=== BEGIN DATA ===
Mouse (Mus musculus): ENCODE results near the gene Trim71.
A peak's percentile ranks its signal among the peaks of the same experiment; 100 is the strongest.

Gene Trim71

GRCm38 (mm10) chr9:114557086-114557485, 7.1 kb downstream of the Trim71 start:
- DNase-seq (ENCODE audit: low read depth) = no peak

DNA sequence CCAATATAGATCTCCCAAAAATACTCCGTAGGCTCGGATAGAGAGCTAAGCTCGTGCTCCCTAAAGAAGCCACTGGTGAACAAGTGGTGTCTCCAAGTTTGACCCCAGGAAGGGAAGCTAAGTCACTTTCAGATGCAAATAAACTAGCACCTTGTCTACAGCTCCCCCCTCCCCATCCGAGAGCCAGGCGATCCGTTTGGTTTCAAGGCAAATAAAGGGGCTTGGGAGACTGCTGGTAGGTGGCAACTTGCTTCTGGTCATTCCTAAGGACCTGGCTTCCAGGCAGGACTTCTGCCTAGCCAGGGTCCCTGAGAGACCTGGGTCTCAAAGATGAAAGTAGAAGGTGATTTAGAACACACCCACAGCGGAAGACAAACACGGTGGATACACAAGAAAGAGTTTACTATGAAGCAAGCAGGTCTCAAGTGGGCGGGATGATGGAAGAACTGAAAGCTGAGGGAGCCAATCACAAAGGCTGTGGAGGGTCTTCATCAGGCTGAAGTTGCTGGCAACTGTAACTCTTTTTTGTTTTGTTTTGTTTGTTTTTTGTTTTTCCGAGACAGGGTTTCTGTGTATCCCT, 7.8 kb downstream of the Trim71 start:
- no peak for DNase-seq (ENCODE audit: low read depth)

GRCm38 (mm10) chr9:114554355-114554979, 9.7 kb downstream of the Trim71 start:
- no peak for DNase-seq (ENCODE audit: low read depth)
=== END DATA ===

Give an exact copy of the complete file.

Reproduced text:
Mouse (Mus musculus): ENCODE results near the gene Trim71.
A peak's percentile ranks its signal among the peaks of the same experiment; 100 is the strongest.

Gene Trim71

GRCm38 (mm10) chr9:114557086-114557485, 7.1 kb downstream of the Trim71 start:
- DNase-seq (ENCODE audit: low read depth) = no peak

DNA sequence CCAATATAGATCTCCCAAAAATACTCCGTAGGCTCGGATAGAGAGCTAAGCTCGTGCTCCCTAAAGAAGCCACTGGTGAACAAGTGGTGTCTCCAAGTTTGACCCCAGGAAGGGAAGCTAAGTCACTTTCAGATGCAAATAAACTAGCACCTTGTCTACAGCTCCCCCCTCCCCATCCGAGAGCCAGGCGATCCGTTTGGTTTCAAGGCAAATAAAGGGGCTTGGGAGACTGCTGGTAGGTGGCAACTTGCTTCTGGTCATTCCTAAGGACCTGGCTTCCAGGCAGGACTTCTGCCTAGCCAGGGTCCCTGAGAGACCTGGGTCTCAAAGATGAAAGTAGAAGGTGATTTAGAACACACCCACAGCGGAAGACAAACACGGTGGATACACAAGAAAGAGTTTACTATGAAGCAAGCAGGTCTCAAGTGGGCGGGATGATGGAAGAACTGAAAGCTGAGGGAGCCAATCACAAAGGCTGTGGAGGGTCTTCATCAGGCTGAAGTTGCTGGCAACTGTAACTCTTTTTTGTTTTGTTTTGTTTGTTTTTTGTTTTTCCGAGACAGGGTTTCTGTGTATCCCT, 7.8 kb downstream of the Trim71 start:
- no peak for DNase-seq (ENCODE audit: low read depth)

GRCm38 (mm10) chr9:114554355-114554979, 9.7 kb downstream of the Trim71 start:
- no peak for DNase-seq (ENCODE audit: low read depth)